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Sector / Consumer

Why Natura’s debut sustainable bond was a hit

Chief executive Roberto Marques discusses Brazilian cosmetics giant Natura's landmark sustainable debt issue and his views on environmental and social impact.

Roberto Marques, CEO of Natura &Co. The company is committed to tackling deforestation in the Amazon. (Photo courtesy of Natura)
  • Natura & Co. has sold the largest-ever single sustainability-linked bond in Brazil, incorporating advanced, impact-focused KPIs.
  • The company, which owns UK firms Avon Products and The Body Shop as well as Australia’s Aesop, cut 125 basis points from its cost of funding with the deal.
  • The $1bn issue was nearly four times oversubscribed and helped Natura broaden its international investor base, says its CEO.

Even as President Jair Bolsonaro does his level best to weaken protections for the Amazon rainforest, another high-profile Brazilian – the head of the country’s biggest cosmetics company – is forging a very different path.

Roberto Marques, chairman and chief executive of Natura &Co, which owns Australian beauty brand Aesop and UK firms Avon Products and The Body Shop, is a poster boy for corporate sustainability. He is on the board of the United Nations Global Compact, a sustainable initiative founded in 2000, and spoke on corporate climate action at the opening session of the World Economic Forum in March.

Natura itself has also had a long commitment to sustainability, including specifically to protecting the Amazon. When it was certified as a B Corporation – one legally required to consider the impact of its decisions on its workers, customers, suppliers, community and the environment – in 2014, it was the world’s largest listed company to achieve that status.

So it seemed only a matter of time before Natura, which last year reported revenues of 36.9bn reais ($6.9bn), entered the country’s fast-growing sustainable debt market (see graph below). The group did so with a flourish late last month, raising a $1bn sustainability-linked bond. It was the largest-ever single issuance by a Brazilian company in this format (see also table below).

The rationale was to push out the maturity of the company’s debt by some three or four years and benefit from the cost advantage of green funding, Marques told Capital Monitor in an interview last week.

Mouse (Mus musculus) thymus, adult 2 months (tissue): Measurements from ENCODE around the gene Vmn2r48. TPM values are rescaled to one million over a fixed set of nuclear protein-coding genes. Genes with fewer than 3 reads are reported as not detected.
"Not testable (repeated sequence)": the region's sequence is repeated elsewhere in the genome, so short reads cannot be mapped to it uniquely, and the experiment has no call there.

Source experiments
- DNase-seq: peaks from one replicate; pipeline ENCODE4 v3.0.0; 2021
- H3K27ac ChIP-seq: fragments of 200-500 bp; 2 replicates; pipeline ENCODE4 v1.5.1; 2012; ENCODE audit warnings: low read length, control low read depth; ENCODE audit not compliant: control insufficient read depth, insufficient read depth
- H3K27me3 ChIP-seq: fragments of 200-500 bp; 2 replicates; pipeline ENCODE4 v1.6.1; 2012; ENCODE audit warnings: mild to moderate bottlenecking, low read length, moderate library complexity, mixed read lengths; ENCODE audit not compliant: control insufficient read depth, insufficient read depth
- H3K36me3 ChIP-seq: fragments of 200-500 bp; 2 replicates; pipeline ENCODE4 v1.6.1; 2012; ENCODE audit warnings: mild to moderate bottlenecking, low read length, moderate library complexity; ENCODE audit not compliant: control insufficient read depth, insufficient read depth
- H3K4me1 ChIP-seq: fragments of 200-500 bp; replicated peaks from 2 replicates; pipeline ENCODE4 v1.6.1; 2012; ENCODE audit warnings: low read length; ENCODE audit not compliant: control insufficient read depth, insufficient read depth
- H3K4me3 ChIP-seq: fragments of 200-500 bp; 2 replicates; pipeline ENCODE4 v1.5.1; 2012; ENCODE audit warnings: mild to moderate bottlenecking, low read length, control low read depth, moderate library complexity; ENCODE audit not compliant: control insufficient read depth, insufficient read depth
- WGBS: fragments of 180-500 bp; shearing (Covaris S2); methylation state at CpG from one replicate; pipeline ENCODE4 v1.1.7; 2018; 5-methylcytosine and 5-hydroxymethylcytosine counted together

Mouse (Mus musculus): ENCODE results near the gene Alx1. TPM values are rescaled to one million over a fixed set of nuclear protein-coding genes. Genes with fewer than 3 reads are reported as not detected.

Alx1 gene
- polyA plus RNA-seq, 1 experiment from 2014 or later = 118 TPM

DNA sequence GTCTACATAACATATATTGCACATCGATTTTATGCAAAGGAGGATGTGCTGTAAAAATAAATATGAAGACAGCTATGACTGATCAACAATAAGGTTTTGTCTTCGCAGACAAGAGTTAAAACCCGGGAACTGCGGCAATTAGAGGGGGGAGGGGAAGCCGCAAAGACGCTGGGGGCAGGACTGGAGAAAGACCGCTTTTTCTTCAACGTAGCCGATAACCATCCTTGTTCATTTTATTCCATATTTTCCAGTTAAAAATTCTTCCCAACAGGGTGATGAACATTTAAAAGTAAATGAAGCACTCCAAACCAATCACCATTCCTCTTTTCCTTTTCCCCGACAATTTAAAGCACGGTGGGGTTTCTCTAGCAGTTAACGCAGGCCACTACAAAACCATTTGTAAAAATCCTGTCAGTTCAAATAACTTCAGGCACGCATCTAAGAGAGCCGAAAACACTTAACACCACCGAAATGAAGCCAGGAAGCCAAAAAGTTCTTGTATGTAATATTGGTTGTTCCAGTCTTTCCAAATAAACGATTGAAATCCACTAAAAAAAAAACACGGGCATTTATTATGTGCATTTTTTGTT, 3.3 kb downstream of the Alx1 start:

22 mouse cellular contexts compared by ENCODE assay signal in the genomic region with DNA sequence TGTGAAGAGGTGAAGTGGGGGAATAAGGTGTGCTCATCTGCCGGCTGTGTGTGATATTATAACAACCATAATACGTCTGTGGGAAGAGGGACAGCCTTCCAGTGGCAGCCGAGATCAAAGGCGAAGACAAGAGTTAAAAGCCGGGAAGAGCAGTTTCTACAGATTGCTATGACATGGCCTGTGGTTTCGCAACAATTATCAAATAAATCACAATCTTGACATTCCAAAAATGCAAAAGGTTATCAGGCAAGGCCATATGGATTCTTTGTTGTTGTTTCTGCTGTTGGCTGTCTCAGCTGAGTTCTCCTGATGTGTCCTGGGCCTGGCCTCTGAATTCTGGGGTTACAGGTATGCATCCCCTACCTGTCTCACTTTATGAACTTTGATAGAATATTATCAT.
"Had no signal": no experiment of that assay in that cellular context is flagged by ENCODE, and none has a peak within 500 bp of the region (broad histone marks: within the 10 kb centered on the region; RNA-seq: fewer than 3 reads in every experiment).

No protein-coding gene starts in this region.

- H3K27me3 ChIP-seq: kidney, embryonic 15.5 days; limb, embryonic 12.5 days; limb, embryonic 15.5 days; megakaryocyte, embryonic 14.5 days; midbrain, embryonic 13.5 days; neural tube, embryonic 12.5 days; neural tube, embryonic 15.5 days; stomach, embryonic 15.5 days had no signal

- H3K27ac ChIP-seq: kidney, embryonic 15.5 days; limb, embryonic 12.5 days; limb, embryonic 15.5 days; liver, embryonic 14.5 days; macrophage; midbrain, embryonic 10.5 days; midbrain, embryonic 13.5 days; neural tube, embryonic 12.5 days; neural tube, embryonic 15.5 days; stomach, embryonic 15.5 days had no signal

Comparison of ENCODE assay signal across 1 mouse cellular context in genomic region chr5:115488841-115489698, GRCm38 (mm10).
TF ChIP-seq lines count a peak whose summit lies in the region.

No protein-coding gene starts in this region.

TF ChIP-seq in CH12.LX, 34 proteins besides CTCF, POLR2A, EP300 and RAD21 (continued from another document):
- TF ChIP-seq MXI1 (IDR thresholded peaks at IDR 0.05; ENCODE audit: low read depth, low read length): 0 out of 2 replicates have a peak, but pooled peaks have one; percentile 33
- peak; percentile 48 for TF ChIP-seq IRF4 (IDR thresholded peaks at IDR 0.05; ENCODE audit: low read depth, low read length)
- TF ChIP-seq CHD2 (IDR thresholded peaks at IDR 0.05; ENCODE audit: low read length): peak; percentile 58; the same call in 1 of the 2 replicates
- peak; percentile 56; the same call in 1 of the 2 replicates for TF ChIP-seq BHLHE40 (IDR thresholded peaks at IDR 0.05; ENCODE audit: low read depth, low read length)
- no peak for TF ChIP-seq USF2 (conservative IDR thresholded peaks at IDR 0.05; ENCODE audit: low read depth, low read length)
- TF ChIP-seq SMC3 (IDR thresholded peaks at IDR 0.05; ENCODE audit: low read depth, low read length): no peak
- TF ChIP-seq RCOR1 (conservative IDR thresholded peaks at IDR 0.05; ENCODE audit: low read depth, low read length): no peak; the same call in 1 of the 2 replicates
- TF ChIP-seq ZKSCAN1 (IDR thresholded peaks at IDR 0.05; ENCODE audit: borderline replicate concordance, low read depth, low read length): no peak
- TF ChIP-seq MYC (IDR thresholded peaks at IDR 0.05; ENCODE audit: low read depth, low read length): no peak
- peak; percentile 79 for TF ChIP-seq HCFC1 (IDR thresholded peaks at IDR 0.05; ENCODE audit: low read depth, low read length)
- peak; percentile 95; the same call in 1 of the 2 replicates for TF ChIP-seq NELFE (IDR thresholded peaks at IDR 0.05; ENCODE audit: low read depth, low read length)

The bond has two main key performance indicators (KPIs). Natura aims, by 2026, to reduce its relative greenhouse gas emissions by 13% and to increase the percentage of plastic that it recycles after use to 25% from 16% last year and 9% in 2019. If the company misses these targets, the interest rate it pays will increase by 65 basis points (bp) to 4.775%.

Second-party opinion provider Vigeo Eiris calls both the relevance of the bond’s KPIs and its ambitions “advanced”.

While the sudden enthusiasm that some companies are showing for green funding can be read with a healthy level of cynicism, for Natura it seems to be a genuine call to action.

I don’t know if five years ago we would even be structured internally to do a bond of this magnitude with this level of data and science behind [it]. Roberto Marques, Natura

“From the beginning, from the early conversations we had about [issuance], we wanted to put a stake in the ground,” says Marques. “We needed to show that the notion of finance and sustainability are not incompatible – in fact, they are converging.”

Indeed, the deal is also an indicator of Natura’s own progress in terms of financial innovation. “I don’t know if five years ago we would even be structured internally to do a bond of this magnitude with this level of data and science behind [it],” Marques says.

He credits, if that is the right word, the coronavirus pandemic with “accelerating awareness of the importance of thinking more holistically about the environment and about social impact”.

There was certainly strong demand for Natura’s issue, with orders placed peaking at $3.8bn. This allowed the banks involved in arranging the deal – Bank of America and HSBC – to tighten pricing by 12.5bp before it printed with a coupon of 4.125%.